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Nuclear

— Space

New small fission reactor for deep-space missions demonstrated

By - November 28, 2012 8 Pictures
Exploring the regions of deep space beyond Mars means sending probes where solar power isn’t practical. Since the 1960s, NASA has equipped its Apollo missions and unmanned explorers with Radioisotope Thermal Generators (RTGs). These have worked very well, but they run on plutonium 238, which is currently in short supply. Therefore, the Los Alamos National Laboratory is developing a new small nuclear reactor for spacecraft that uses uranium instead of plutonium to power Stirling engines and generate electricity. Read More
— Robotics

Toshiba unveils four-legged nuclear plant inspection robot

By - November 21, 2012 3 Pictures
Toshiba has unveiled a four-legged inspection robot, which will carry out work at the Fukushima Daiichi nuclear power plant, where people cannot go. The newly developed robot – simply called a Quadruped walking robot – comes equipped with a smaller wheeled robot that can be deployed to navigate hard-to-reach areas. The legged robot can negotiate stairs, uneven terrain, and is able to avoid low-lying obstacles. Read More
— Science

World's smallest neutron generator – it's not just for nukes anymore

By - August 24, 2012 3 Pictures
Neutron generators provide materials analysis and non-destructive testing tools to many industries, including oilfield operations, heavy mechanical construction, art conservancy, detective work, and medicine. Many of these applications have been limited by the rather large size of current industrial and medical neutron sources. Now Sandia National Laboratories, the lab that develops and supports the non-nuclear parts (including neutron generators) of nuclear weapons, has developed a new approach toward building tiny neutron generators. Read More
— Science

Oak Ridge develops improved way of extracting uranium from seawater

By - August 22, 2012 1 Picture
The world’s estimated reserves of uranium are only 6 million tons and with the growing demand for reliable energy free of greenhouse emissions leading to more and more nuclear plants being built, that supply may not last very long. Some estimates place the time before all the uranium is gone at between 50 and 200 years. However, the oceans of the world contain 4.5 billion tons of uranium dissolved in seawater. That’s enough to last something on the order of 6,500 years. The tricky bit is getting it out, but a team at Oak Ridge National Laboratory, Tennessee has come a step closer to economically extracting uranium from seawater with a new material that is much more efficient than previous methods. Read More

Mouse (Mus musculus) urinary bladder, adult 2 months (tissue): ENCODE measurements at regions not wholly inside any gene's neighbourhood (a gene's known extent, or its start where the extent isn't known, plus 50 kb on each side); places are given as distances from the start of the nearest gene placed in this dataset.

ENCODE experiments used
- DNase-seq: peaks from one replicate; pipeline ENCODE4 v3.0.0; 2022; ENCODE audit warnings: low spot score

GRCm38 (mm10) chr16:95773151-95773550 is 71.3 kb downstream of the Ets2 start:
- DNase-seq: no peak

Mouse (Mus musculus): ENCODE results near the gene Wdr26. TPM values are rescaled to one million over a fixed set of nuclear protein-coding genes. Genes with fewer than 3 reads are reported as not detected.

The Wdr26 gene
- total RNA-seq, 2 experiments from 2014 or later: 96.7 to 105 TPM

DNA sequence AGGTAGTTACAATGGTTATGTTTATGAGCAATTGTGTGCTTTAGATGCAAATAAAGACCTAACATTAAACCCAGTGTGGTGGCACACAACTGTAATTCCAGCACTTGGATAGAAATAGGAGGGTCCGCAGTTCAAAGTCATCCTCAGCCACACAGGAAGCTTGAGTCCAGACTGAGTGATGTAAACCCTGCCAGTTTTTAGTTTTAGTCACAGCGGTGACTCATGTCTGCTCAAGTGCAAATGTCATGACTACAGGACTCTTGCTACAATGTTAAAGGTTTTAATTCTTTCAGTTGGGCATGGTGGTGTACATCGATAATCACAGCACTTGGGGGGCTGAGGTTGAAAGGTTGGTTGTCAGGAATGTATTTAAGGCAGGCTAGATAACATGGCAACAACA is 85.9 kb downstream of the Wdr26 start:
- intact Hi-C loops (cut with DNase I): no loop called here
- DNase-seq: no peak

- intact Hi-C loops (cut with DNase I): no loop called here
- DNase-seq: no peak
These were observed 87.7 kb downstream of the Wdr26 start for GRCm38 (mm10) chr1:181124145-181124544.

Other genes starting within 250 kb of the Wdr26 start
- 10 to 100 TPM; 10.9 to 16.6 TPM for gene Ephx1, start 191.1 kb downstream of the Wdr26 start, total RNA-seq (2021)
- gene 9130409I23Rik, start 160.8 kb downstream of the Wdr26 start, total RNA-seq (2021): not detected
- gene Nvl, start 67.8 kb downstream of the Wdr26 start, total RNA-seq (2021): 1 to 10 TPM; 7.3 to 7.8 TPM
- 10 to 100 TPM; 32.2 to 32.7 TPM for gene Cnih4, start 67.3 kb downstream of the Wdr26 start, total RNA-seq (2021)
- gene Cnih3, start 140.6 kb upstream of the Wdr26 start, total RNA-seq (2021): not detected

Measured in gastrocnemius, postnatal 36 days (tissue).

— Science

Sapphire disks could communicate with future generations 10 million years from now

By - July 18, 2012 1 Picture
Storing data for longer than a few years is tricky enough with rapidly advancing technology, so what are you supposed to do if you need to store data for thousands or even millions of years? That's just the problem facing nuclear waste management companies, who need a way to warn future civilizations of hazardous sites that will withstand the test of time. Luckily a recent proposal may have the solution with a sapphire disk etched in platinum that could survive longer than humanity itself. Read More
— Space

New radiation-resistant circuits could aid work in damaged nuclear power plants

By - June 24, 2012 3 Pictures
High-radiation environments are a silicon microchip's worst nightmare and even state-of-the-art radiation-shielded circuits can fry after just a couple hours of exposure. Now engineers at the University of Utah have come up with a micro-electromechanical system that could be used to build robots and computers that are impervious to such conditions and may help us deal with high bursts of space radiation, damaged nuclear power plants or even the aftermath of a nuclear attack. Read More
— Science

New theory could help clear fusion power hurdle

By - April 24, 2012 2 Pictures
While solar power harnesses energy produced by the Sun, fusion power seeks to harness the very process used by the Sun to generate a practically limitless supply of clean electricity. Despite decades of research and numerous breakthroughs, “net-gain” nuclear fusion is yet to appear. One of the hurdles is the so-called density, or Greenwald, limit that sees the plasmas within experimental fusion reactors (called tokamaks) spiraling apart and disrupting the fusion process. Now scientists have come up with a new theory as to why this occurs that, if proven, could provide a way to clear the density limit hurdle. Read More
— Military

Nuclear UAV drones could fly for months at a time

By - April 3, 2012 1 Picture
Nuclear-powered unmanned aerial vehicles (UAVs) that would increase operational flight durations from days to months are a technological possibility today, according to a feasibility study undertaken last year by Sandia National Laboratories and Northrop Grumman Systems Corporation. A nuclear power supply would additionally double the availability of electrical power to onboard systems, including weaponry, the study found. Read More
— Science

Sandia simulation suggests sunny skies for fusion reactors

By - April 2, 2012 3 Pictures
In the beginning, there was the thermonuclear bomb - mankind had harnessed the energy of the Sun. Confident predictions abounded that fusion reactors would be providing power "too cheap to meter" within ten years. Sixty years later many observers are beginning to wonder if billions of dollars of effort has been lost in digging out dry wells. Now a new simulation study carried out at Sandia National Laboratories in Albuquerque, New Mexico, suggests that magnetized inertial fusion (MIF) experiments could be retrofitted to existing pulsed-power facilities to obtain fusion break-even. Read More

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